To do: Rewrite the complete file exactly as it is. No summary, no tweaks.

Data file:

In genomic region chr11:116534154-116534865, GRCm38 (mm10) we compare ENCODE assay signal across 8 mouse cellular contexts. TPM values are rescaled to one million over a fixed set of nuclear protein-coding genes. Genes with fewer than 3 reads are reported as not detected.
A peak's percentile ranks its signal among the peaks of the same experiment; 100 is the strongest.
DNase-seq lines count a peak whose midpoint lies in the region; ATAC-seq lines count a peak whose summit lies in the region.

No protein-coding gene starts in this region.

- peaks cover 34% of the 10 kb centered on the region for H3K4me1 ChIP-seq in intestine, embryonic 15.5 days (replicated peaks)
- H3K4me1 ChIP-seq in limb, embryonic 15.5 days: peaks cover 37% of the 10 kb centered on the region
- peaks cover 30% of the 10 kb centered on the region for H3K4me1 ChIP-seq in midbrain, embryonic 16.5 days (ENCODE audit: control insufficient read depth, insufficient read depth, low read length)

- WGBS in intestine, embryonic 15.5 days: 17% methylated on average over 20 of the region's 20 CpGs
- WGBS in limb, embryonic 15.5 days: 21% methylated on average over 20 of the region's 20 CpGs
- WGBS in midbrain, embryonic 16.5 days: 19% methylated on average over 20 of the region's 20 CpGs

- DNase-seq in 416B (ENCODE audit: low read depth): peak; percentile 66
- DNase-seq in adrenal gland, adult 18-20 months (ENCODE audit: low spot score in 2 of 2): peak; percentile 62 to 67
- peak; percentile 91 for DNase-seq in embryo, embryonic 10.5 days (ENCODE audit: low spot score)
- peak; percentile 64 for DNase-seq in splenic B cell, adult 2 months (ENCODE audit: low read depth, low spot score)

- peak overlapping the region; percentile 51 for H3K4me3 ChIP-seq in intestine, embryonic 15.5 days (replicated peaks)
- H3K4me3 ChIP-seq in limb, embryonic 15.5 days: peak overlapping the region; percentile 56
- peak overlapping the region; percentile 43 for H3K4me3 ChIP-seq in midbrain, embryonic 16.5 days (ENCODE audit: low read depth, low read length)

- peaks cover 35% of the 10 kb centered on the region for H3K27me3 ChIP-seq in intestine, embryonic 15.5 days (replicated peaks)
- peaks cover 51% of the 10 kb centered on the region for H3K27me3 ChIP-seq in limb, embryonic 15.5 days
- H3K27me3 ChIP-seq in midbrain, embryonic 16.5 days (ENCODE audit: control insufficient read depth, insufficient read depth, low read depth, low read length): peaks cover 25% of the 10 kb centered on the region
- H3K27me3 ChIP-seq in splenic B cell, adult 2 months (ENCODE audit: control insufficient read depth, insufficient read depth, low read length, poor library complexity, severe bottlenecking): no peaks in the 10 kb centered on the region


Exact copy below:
In genomic region chr11:116534154-116534865, GRCm38 (mm10) we compare ENCODE assay signal across 8 mouse cellular contexts. TPM values are rescaled to one million over a fixed set of nuclear protein-coding genes. Genes with fewer than 3 reads are reported as not detected.
A peak's percentile ranks its signal among the peaks of the same experiment; 100 is the strongest.
DNase-seq lines count a peak whose midpoint lies in the region; ATAC-seq lines count a peak whose summit lies in the region.

No protein-coding gene starts in this region.

- peaks cover 34% of the 10 kb centered on the region for H3K4me1 ChIP-seq in intestine, embryonic 15.5 days (replicated peaks)
- H3K4me1 ChIP-seq in limb, embryonic 15.5 days: peaks cover 37% of the 10 kb centered on the region
- peaks cover 30% of the 10 kb centered on the region for H3K4me1 ChIP-seq in midbrain, embryonic 16.5 days (ENCODE audit: control insufficient read depth, insufficient read depth, low read length)

- WGBS in intestine, embryonic 15.5 days: 17% methylated on average over 20 of the region's 20 CpGs
- WGBS in limb, embryonic 15.5 days: 21% methylated on average over 20 of the region's 20 CpGs
- WGBS in midbrain, embryonic 16.5 days: 19% methylated on average over 20 of the region's 20 CpGs

- DNase-seq in 416B (ENCODE audit: low read depth): peak; percentile 66
- DNase-seq in adrenal gland, adult 18-20 months (ENCODE audit: low spot score in 2 of 2): peak; percentile 62 to 67
- peak; percentile 91 for DNase-seq in embryo, embryonic 10.5 days (ENCODE audit: low spot score)
- peak; percentile 64 for DNase-seq in splenic B cell, adult 2 months (ENCODE audit: low read depth, low spot score)

- peak overlapping the region; percentile 51 for H3K4me3 ChIP-seq in intestine, embryonic 15.5 days (replicated peaks)
- H3K4me3 ChIP-seq in limb, embryonic 15.5 days: peak overlapping the region; percentile 56
- peak overlapping the region; percentile 43 for H3K4me3 ChIP-seq in midbrain, embryonic 16.5 days (ENCODE audit: low read depth, low read length)

- peaks cover 35% of the 10 kb centered on the region for H3K27me3 ChIP-seq in intestine, embryonic 15.5 days (replicated peaks)
- peaks cover 51% of the 10 kb centered on the region for H3K27me3 ChIP-seq in limb, embryonic 15.5 days
- H3K27me3 ChIP-seq in midbrain, embryonic 16.5 days (ENCODE audit: control insufficient read depth, insufficient read depth, low read depth, low read length): peaks cover 25% of the 10 kb centered on the region
- H3K27me3 ChIP-seq in splenic B cell, adult 2 months (ENCODE audit: control insufficient read depth, insufficient read depth, low read length, poor library complexity, severe bottlenecking): no peaks in the 10 kb centered on the region